But the “dark punk” designation stuck, and not just for Cemetery. It’s jockeyed with other genre tags—goth-punk, deathrock revival, the tongue-in-cheek “G-beat“—to identify a style of darkwave-, post-punk- and anarcho-influenced punk that’s grown out of the hardcore scene since the late aughts, and which gained intensity around 2010-2012. It still continues today. The revival’s early years saw important releases by acts like Lost Tribe, Belgrado, Spectres, Arctic Flowers, Bellicose Minds, and Bluecross.

During the latter part of the last decade, many groups operating in the underground DIY hardcore punk scene found themselves moving away from political D-beat and thrash, and started to explore slower tempos, different effects pedals (the Almighty Flanger, for instance), and moodier or more introspective themes. “You can only play a D-beat so many times,” Brian Gustavson of Spectres said in an interview with Austin deathrock site No Doves Fly Here in 2012. “For me, it was rediscovering ’80s U.K. peace punk that made it seem all right to be into post-punk, new wave, and ‘harder punk’ simultaneously.”

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Advanced Art’s Futurist Legacy

Advanced Art

The mustahuuli, the synkkis. Literally translating to “black lip” and “gloomers” in Finnish, these were words used to describe the yet-to-be-named movement that followed punk in the 1970s. A subculture gripped by the dramatics of melancholy, it was a rendezvous with darkness that eventually came to be known as goth.

Up until 1988, “goth” was a word that didn’t exist for Pasi “Jana” Janhunen, the vocalist of Advanced Art: “Jyrki [Witch, of the band Two Witches] was being interviewed for local radio and all of a sudden every other word he used was ‘goth’ or ‘gothic’,” says Janhunen. “What the fuck was he talking about? Nothing changed, and he still liked the same bands. I liked those bands, too—Bauhaus, Sisters of Mercy, stuff like that. But all of a sudden it was labeled.”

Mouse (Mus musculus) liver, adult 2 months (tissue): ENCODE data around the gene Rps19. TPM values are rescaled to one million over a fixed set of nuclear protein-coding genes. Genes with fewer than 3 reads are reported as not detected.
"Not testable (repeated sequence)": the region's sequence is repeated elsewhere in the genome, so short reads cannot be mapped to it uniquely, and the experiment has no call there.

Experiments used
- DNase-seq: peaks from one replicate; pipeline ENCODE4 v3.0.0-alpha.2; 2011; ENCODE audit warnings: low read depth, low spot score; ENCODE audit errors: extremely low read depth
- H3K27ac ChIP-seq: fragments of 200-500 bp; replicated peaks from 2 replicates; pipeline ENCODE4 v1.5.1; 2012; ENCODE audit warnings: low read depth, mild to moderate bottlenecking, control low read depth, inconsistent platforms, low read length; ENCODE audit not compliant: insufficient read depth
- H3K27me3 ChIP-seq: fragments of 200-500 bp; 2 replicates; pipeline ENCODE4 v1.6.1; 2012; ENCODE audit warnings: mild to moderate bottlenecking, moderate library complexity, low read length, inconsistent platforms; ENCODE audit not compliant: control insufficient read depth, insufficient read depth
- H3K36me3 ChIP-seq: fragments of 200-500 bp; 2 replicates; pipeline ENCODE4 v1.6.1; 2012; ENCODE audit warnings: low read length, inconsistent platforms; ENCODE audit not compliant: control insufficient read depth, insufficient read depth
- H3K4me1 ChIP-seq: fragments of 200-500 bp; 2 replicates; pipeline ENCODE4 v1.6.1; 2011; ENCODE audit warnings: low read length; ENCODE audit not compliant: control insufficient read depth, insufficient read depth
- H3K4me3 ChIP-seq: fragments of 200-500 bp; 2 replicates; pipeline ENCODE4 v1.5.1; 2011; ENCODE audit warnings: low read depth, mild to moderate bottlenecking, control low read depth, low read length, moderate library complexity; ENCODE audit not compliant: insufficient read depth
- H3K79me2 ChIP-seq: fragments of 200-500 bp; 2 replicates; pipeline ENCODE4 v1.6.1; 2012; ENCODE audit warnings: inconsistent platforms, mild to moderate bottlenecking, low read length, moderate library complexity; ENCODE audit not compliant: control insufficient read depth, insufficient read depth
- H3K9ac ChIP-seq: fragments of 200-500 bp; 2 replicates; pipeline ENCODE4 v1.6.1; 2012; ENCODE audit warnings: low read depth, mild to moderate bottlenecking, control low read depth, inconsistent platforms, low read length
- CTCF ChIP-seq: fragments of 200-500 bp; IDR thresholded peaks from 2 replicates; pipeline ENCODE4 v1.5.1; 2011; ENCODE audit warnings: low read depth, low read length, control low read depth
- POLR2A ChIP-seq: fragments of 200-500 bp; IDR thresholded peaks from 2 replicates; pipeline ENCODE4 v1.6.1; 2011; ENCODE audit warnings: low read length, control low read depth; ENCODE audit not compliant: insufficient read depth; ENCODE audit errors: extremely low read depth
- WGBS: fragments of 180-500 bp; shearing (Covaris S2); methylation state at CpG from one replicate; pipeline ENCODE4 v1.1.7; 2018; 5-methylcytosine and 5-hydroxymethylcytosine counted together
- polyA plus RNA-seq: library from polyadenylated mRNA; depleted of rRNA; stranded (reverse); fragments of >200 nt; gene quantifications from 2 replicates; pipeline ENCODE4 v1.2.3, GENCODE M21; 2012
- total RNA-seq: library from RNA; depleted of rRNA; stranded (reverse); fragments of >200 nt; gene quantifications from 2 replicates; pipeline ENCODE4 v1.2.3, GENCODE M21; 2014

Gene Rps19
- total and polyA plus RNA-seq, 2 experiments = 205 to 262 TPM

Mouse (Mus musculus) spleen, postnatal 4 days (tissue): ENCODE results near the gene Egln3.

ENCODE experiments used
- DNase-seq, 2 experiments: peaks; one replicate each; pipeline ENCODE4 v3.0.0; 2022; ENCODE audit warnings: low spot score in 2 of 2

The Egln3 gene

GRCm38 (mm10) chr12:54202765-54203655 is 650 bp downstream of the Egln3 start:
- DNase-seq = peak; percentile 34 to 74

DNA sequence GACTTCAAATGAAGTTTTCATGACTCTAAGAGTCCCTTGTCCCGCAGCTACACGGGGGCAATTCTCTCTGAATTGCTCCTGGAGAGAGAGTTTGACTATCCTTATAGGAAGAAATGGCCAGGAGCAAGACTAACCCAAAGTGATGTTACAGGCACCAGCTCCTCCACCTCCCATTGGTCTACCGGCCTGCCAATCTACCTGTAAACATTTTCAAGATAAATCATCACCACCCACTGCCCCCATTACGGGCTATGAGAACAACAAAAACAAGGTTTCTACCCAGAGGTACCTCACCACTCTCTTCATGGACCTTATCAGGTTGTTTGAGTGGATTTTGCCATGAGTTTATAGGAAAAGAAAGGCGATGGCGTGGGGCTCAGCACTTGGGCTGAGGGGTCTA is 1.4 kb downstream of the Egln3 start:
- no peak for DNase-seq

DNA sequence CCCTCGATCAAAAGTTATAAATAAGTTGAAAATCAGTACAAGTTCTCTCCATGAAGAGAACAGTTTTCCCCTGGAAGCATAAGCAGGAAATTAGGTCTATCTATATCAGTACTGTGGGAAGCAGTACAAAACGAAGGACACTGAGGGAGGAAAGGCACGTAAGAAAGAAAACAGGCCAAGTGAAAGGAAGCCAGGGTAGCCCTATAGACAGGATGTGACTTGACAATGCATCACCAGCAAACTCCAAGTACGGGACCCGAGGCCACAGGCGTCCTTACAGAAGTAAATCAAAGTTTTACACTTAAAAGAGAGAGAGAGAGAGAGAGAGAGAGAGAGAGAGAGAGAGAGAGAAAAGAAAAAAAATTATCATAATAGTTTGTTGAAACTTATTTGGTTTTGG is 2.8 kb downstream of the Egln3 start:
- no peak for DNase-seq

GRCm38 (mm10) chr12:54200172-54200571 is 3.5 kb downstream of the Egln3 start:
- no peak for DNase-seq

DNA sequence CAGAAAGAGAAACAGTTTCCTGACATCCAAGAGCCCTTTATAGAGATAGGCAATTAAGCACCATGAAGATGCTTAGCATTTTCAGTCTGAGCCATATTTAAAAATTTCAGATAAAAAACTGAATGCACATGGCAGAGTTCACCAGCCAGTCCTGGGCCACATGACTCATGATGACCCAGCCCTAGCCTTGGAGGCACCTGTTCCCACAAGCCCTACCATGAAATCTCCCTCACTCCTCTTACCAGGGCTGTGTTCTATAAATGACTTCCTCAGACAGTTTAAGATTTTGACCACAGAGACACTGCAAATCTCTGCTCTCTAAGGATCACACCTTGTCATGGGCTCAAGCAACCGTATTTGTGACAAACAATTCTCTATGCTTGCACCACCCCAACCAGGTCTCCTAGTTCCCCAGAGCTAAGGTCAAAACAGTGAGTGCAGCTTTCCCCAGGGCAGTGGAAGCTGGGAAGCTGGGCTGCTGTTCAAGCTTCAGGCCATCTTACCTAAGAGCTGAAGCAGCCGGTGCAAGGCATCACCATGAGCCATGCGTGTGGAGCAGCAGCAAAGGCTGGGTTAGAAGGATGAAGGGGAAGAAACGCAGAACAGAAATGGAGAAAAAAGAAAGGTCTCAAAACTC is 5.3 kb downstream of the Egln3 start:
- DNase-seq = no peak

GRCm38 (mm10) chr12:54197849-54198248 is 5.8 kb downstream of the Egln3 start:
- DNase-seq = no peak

Janhunen grew up in Finland in the mid ’80s, a time when the country felt the shadow of the Soviet Union, whose borders were just a short distance from his hometown of Tampere. “It was a precarious time, because we had the Soviet Union just around the corner and we were never sure what they were doing. Politically, we were West, but we didn’t want to provoke the sleeping bear, so to speak,” he says. The desire to remain on the right side of the Iron Curtain emanated through all of Finland even after the Russian troops retreated.

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Suicide’s Martin Rev on Making Music Out of History

Martin Rev

Photo by Divine Enfant.

It’s not easy to summarize the vast musical history of 69-year-old groundbreaker Martin Rev, but his new album Demolition 9 does a pretty good job. Across 34 tracks—most of them less than two minutes long—Rev skates through jazz, classical, doo-wop, R&B, punk, industrial, and the many uncategorizable styles he coined as founding member of pioneering post-punk duo Suicide.

Demolition 9 feels like a concept album—perhaps a score to a musical about Rev’s life—but, for him, there was no concept beyond making new music. “I was just following my ear, which is what I do in everything I work on,” he says, speaking over the phone from his home in New York City. “It’s all about playing around. I’m like a kid playing with toys, assembling his own little arrangement out of stuff that doesn’t make any sense to anyone else but him.”

That playfulness is clear on Demolition 9. Rev will jump from a swelling symphonic piece to a swinging pop ditty, then cut to a jarring blast of noise or a pounding storm of electronics. There are serious moods throughout the record, but there’s also lots of fun to be had. Take “Tuba,” a bouncy piece that could soundtrack a Bugs Bunny cartoon. “The sounds of certain instruments—horns, tubas, bassoon—always have an angelic or innocent humor for me,” admits Rev.

The many modes of Demolition 9 reflect Rev’s lifelong devotion to music. Born in New York in 1947, Rev first fell in love with the doo-wop and R&B songs he heard kids his age playing and singing in the streets. In his teen years he turned to jazz, watching legends like Thelonious Monk and John Coltrane in Manhattan nightclubs, and taking piano lessons from bebop innovator Lennie Tristano.